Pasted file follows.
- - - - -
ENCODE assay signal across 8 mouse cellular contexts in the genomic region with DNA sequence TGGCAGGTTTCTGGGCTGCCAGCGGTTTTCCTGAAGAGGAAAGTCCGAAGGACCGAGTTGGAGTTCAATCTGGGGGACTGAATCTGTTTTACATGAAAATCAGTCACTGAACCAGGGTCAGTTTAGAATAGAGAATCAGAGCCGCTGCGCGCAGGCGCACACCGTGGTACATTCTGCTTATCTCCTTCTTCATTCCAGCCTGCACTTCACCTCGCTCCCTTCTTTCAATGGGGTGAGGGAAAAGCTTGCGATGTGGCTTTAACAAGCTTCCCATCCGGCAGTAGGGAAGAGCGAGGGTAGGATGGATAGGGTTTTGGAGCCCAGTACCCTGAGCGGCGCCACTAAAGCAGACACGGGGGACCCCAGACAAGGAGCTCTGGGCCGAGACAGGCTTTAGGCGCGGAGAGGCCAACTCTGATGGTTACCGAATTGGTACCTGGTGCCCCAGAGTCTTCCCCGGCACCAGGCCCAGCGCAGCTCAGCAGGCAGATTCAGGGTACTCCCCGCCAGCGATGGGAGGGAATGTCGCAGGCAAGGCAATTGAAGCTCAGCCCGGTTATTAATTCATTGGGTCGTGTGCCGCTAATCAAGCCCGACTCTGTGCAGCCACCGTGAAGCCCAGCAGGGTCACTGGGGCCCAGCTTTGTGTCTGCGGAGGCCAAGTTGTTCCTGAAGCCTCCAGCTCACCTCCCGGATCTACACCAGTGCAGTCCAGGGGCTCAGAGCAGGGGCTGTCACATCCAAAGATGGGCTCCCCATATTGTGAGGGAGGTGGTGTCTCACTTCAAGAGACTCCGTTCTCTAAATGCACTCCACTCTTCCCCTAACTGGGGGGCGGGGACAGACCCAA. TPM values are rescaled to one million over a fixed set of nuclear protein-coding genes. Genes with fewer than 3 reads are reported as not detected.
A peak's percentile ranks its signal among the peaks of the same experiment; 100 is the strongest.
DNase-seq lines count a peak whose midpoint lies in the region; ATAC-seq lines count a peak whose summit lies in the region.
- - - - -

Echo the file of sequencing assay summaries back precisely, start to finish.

ENCODE assay signal across 8 mouse cellular contexts in the genomic region with DNA sequence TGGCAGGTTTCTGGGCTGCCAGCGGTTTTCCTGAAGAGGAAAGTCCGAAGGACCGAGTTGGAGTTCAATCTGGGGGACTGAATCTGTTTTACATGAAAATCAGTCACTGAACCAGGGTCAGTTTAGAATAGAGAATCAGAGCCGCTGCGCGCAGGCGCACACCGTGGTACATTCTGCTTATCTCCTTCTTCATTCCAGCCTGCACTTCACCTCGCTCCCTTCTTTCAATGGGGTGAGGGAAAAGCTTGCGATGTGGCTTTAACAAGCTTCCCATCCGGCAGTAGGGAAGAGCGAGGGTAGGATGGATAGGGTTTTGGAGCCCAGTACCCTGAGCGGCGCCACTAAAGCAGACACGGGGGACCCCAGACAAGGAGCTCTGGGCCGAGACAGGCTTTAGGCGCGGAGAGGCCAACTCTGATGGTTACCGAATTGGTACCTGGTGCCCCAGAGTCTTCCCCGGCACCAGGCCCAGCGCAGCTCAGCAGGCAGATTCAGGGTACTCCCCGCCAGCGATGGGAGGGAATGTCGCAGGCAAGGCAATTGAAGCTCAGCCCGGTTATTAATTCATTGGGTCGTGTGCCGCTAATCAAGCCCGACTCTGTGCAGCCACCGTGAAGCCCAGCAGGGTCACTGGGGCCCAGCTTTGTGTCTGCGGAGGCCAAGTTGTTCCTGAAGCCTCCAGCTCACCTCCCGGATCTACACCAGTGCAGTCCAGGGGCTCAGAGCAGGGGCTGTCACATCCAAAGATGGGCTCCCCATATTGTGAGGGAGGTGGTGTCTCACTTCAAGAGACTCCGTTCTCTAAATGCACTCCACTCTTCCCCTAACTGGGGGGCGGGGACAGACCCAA. TPM values are rescaled to one million over a fixed set of nuclear protein-coding genes. Genes with fewer than 3 reads are reported as not detected.
A peak's percentile ranks its signal among the peaks of the same experiment; 100 is the strongest.
DNase-seq lines count a peak whose midpoint lies in the region; ATAC-seq lines count a peak whose summit lies in the region.